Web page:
Oculus Quest 2 offers the best virtual reality blast for your real world dollar Latitude 65

Wwhen it comes to experiencing virtual reality, I have been extraordinarily lucky.

It all started with a nerdy brother who won me an HTC Vive when it launched as one of the first consumer headphones in the spring of 2016. With an attractive price tag of $ 800, headphones and the amazing frontier of virtual reality – it should left on the shelf.

Since then, and a couple of professional changes later, I’ve had the opportunity to try out many virtual reality headphones ranging from PlayStation VR headphones (which is surprisingly competent) to the mega deluxe Valve Index (which is even harder of with $ 1,000, but at least it’s a business expense … I tell myself). There is very little controversy about the fact that the valve index is the current heyday of virtual reality with a large screen, an immersive field of view, and excellent controllers. The entry barrier, however, does not stop with its price, as it requires a PC at the sturdier end to pump the pixels and some home improvement work to safely mount the tracking stations on the walls of your play space.

While the valve index is the best way to experience virtual reality, I would not recommend it to anyone, but to the one most dedicated to technicians.

Instead, introduce Oculus Quest 2, standalone headphones that don’t require a PC, chalk screws, dedicated space, or even a heavily tortured financial justification. Priced at $ 300 ($ 400 for more on-board storage space), the Oculus Quest 2 brings a lot to the table in an easy-to-use package that doesn’t require knowing the details of the graphics cards.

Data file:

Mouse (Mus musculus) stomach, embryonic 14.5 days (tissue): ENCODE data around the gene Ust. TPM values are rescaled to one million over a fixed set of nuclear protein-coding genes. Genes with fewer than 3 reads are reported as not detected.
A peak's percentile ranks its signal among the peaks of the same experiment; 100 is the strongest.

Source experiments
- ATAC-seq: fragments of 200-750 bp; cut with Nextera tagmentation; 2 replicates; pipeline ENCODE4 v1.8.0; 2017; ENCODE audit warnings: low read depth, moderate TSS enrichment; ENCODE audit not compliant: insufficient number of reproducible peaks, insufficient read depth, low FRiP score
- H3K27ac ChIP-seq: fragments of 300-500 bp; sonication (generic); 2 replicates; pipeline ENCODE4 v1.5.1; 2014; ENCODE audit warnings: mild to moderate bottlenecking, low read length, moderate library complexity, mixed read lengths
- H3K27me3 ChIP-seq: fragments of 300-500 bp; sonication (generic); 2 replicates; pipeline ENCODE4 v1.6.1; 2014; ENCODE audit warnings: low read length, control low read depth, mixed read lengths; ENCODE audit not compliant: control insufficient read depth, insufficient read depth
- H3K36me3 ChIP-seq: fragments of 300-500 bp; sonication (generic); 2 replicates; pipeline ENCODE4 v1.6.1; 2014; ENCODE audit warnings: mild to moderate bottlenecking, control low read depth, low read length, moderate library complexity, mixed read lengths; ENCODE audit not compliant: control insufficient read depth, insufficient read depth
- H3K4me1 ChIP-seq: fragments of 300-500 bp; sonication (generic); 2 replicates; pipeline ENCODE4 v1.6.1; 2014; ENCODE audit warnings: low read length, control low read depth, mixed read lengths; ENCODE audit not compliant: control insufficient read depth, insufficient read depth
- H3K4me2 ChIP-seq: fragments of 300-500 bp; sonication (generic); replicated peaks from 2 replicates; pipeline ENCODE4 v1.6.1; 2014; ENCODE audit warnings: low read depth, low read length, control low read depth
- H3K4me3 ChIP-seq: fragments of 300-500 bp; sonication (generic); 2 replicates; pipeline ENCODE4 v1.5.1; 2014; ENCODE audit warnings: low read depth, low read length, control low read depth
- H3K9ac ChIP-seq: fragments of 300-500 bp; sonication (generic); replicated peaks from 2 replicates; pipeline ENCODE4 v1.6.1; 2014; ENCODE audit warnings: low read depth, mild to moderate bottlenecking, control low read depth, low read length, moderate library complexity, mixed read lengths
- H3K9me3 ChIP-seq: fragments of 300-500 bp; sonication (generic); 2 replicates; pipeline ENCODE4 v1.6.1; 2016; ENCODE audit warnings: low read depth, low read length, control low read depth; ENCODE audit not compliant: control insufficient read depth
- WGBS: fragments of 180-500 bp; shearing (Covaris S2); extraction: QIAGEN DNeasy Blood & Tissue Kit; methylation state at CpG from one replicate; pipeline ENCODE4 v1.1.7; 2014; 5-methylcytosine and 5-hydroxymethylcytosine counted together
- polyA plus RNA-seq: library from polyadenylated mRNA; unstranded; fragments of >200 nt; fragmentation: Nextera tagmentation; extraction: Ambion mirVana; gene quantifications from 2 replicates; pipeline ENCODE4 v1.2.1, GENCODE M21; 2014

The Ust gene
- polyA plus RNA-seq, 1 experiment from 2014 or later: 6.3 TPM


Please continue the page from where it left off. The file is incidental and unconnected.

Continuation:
From a hardware perspective, the Oculus Quest 2 is a near-masterpiece, found on the shoulders of all the headphones in front of it. The Oculus Quest 2 has a large, clear image, its drivers are light and responsive, and its interior and exterior tracking is incredibly good. And honestly, the lack of a strong cable running from the back of the headphones to the computer (requirement included with the valve index) is a big game changer. Instead of tangling with the wires, it can move freely.

From a performance standpoint, Oculus Quest 2 won’t compete with PC headphones at any time, as its graphics seem to range from a very fast smartphone to the mid-range gaming console. While in some games you can notice the different ones (as well as the fact that not all VR games are available), it does the job with plenty of leftovers in the games you will spend more time anyway: “Beat Saber “,” Superhot “and other arcade-y games. For me, high-fidelity graphics have never been the selling point of virtual reality, as much as the quality tracking that allows you to interact directly with games.

But if you’re willing to play wired with the Oculus Link cable ($ 79), it will allow you to connect headphones to your computer to play. If you have the most modern WiFi routers, you can also try their wireless transmission and enjoy the best of all worlds.

The biggest drawback of Oculus Quest 2 and the entire Oculus ecosystem is that it ultimately depends on Facebook, the owner of Oculus. You must have a Facebook account that is in good condition (as a ban on your Facebook account could block your purchases) and also limit games to anything that has the blessings of Facebook. And I have to admit it’s a pretty big downside, but again, here are the “Star Wars” virtual reality games here as well.

But if you can hold your nose on Facebook, there’s no better way to take virtual reality home.

Matt Buxton is a freelance writer and player. You can contact him at matt.a.buxton@gmail.com.

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